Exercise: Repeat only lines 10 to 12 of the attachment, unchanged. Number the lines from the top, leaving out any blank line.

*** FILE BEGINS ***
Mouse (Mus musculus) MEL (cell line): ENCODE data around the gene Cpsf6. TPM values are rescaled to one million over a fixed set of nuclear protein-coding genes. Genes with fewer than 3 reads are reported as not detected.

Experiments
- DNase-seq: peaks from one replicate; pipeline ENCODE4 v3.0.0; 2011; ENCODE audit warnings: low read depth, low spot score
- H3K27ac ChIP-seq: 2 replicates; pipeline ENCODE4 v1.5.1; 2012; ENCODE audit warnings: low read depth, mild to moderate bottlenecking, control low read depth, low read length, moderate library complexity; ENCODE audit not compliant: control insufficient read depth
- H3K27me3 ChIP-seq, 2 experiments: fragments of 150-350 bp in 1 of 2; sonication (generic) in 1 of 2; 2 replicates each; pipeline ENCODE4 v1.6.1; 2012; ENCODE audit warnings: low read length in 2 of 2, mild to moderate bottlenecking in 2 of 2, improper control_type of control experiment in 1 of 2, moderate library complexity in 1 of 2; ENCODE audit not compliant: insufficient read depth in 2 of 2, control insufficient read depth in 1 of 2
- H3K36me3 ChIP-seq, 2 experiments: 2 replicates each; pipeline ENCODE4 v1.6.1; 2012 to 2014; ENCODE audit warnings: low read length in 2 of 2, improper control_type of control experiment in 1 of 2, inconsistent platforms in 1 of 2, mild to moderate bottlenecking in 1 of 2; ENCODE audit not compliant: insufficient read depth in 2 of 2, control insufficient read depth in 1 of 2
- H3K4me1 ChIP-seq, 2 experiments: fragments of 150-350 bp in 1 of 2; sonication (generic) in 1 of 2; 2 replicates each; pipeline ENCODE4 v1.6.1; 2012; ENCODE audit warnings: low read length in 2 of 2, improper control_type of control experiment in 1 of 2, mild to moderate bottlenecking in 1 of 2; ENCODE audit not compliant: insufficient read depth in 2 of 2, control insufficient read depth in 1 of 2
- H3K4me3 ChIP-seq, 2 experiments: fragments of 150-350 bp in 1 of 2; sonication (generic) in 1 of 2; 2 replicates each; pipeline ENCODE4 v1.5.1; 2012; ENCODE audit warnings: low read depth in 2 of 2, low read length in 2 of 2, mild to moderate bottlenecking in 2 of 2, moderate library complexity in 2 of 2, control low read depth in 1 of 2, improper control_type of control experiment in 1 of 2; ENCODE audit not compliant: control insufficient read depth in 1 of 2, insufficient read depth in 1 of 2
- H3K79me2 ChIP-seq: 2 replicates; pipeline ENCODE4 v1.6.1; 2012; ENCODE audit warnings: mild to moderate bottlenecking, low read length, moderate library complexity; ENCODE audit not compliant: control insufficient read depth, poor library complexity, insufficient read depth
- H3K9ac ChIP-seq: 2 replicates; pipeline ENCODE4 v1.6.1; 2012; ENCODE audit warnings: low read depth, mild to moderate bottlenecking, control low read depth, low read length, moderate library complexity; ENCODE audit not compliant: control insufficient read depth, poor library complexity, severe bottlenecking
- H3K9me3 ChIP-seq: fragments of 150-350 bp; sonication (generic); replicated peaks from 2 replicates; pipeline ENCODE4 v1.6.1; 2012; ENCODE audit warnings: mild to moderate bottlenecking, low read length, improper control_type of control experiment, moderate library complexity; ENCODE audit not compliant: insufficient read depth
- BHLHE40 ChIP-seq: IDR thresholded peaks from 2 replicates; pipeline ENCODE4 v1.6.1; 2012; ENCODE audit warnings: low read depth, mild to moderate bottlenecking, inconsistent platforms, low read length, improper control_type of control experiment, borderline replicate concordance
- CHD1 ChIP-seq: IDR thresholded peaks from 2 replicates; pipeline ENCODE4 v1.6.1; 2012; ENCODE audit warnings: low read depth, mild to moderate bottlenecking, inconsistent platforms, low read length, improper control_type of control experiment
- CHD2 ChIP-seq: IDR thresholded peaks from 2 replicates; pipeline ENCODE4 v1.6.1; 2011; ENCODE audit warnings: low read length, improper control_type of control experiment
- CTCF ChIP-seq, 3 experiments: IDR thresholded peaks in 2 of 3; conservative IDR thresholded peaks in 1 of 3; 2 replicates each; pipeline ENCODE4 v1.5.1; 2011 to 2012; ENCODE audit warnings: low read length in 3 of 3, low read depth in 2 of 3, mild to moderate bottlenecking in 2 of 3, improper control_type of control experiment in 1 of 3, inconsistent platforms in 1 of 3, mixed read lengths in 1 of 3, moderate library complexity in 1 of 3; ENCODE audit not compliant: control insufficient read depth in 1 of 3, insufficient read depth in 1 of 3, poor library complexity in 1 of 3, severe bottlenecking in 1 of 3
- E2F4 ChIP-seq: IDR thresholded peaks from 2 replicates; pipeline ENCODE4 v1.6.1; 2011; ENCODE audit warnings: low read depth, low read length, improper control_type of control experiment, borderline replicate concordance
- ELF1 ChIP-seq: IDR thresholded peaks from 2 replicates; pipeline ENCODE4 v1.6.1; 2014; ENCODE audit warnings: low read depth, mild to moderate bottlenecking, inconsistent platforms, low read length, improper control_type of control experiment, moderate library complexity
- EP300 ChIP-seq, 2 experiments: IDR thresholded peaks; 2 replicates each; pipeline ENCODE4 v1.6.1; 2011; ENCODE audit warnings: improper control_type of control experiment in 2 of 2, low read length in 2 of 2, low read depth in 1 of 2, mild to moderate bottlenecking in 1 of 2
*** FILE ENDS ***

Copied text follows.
- H3K9ac ChIP-seq: 2 replicates; pipeline ENCODE4 v1.6.1; 2012; ENCODE audit warnings: low read depth, mild to moderate bottlenecking, control low read depth, low read length, moderate library complexity; ENCODE audit not compliant: control insufficient read depth, poor library complexity, severe bottlenecking
- H3K9me3 ChIP-seq: fragments of 150-350 bp; sonication (generic); replicated peaks from 2 replicates; pipeline ENCODE4 v1.6.1; 2012; ENCODE audit warnings: mild to moderate bottlenecking, low read length, improper control_type of control experiment, moderate library complexity; ENCODE audit not compliant: insufficient read depth
- BHLHE40 ChIP-seq: IDR thresholded peaks from 2 replicates; pipeline ENCODE4 v1.6.1; 2012; ENCODE audit warnings: low read depth, mild to moderate bottlenecking, inconsistent platforms, low read length, improper control_type of control experiment, borderline replicate concordance